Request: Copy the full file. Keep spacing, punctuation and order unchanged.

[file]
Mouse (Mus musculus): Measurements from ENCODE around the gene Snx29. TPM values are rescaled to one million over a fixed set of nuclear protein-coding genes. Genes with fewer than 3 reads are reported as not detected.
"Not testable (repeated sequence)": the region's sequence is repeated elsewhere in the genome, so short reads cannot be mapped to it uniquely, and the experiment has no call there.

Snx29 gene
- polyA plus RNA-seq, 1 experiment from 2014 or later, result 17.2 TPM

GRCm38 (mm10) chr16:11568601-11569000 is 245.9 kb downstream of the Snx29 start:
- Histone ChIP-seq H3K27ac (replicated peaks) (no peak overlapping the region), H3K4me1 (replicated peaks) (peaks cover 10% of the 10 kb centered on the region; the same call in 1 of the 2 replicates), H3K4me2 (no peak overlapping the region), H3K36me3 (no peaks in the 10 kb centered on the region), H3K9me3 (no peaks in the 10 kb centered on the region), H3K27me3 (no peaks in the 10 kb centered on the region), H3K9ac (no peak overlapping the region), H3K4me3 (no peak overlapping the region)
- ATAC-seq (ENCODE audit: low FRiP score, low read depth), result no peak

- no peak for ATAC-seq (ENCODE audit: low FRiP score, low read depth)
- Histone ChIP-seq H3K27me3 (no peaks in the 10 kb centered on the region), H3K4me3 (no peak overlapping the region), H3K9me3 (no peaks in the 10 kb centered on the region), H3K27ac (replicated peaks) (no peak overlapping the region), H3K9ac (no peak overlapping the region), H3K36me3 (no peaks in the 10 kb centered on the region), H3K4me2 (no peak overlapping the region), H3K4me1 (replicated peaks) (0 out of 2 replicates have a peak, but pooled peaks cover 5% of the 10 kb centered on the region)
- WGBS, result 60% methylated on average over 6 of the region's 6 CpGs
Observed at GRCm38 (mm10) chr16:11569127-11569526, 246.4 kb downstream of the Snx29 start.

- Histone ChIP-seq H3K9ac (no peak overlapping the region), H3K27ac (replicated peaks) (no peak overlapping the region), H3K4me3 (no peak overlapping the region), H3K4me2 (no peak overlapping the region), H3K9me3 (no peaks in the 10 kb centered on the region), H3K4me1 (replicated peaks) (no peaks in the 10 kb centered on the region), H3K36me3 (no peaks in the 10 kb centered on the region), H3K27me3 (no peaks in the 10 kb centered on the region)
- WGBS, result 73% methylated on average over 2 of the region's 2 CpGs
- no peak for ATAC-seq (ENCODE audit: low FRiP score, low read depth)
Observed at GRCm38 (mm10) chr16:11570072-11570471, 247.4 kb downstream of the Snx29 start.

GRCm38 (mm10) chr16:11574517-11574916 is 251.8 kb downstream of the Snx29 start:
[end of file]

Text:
Mouse (Mus musculus): Measurements from ENCODE around the gene Snx29. TPM values are rescaled to one million over a fixed set of nuclear protein-coding genes. Genes with fewer than 3 reads are reported as not detected.
"Not testable (repeated sequence)": the region's sequence is repeated elsewhere in the genome, so short reads cannot be mapped to it uniquely, and the experiment has no call there.

Snx29 gene
- polyA plus RNA-seq, 1 experiment from 2014 or later, result 17.2 TPM

GRCm38 (mm10) chr16:11568601-11569000 is 245.9 kb downstream of the Snx29 start:
- Histone ChIP-seq H3K27ac (replicated peaks) (no peak overlapping the region), H3K4me1 (replicated peaks) (peaks cover 10% of the 10 kb centered on the region; the same call in 1 of the 2 replicates), H3K4me2 (no peak overlapping the region), H3K36me3 (no peaks in the 10 kb centered on the region), H3K9me3 (no peaks in the 10 kb centered on the region), H3K27me3 (no peaks in the 10 kb centered on the region), H3K9ac (no peak overlapping the region), H3K4me3 (no peak overlapping the region)
- ATAC-seq (ENCODE audit: low FRiP score, low read depth), result no peak

- no peak for ATAC-seq (ENCODE audit: low FRiP score, low read depth)
- Histone ChIP-seq H3K27me3 (no peaks in the 10 kb centered on the region), H3K4me3 (no peak overlapping the region), H3K9me3 (no peaks in the 10 kb centered on the region), H3K27ac (replicated peaks) (no peak overlapping the region), H3K9ac (no peak overlapping the region), H3K36me3 (no peaks in the 10 kb centered on the region), H3K4me2 (no peak overlapping the region), H3K4me1 (replicated peaks) (0 out of 2 replicates have a peak, but pooled peaks cover 5% of the 10 kb centered on the region)
- WGBS, result 60% methylated on average over 6 of the region's 6 CpGs
Observed at GRCm38 (mm10) chr16:11569127-11569526, 246.4 kb downstream of the Snx29 start.

- Histone ChIP-seq H3K9ac (no peak overlapping the region), H3K27ac (replicated peaks) (no peak overlapping the region), H3K4me3 (no peak overlapping the region), H3K4me2 (no peak overlapping the region), H3K9me3 (no peaks in the 10 kb centered on the region), H3K4me1 (replicated peaks) (no peaks in the 10 kb centered on the region), H3K36me3 (no peaks in the 10 kb centered on the region), H3K27me3 (no peaks in the 10 kb centered on the region)
- WGBS, result 73% methylated on average over 2 of the region's 2 CpGs
- no peak for ATAC-seq (ENCODE audit: low FRiP score, low read depth)
Observed at GRCm38 (mm10) chr16:11570072-11570471, 247.4 kb downstream of the Snx29 start.

GRCm38 (mm10) chr16:11574517-11574916 is 251.8 kb downstream of the Snx29 start: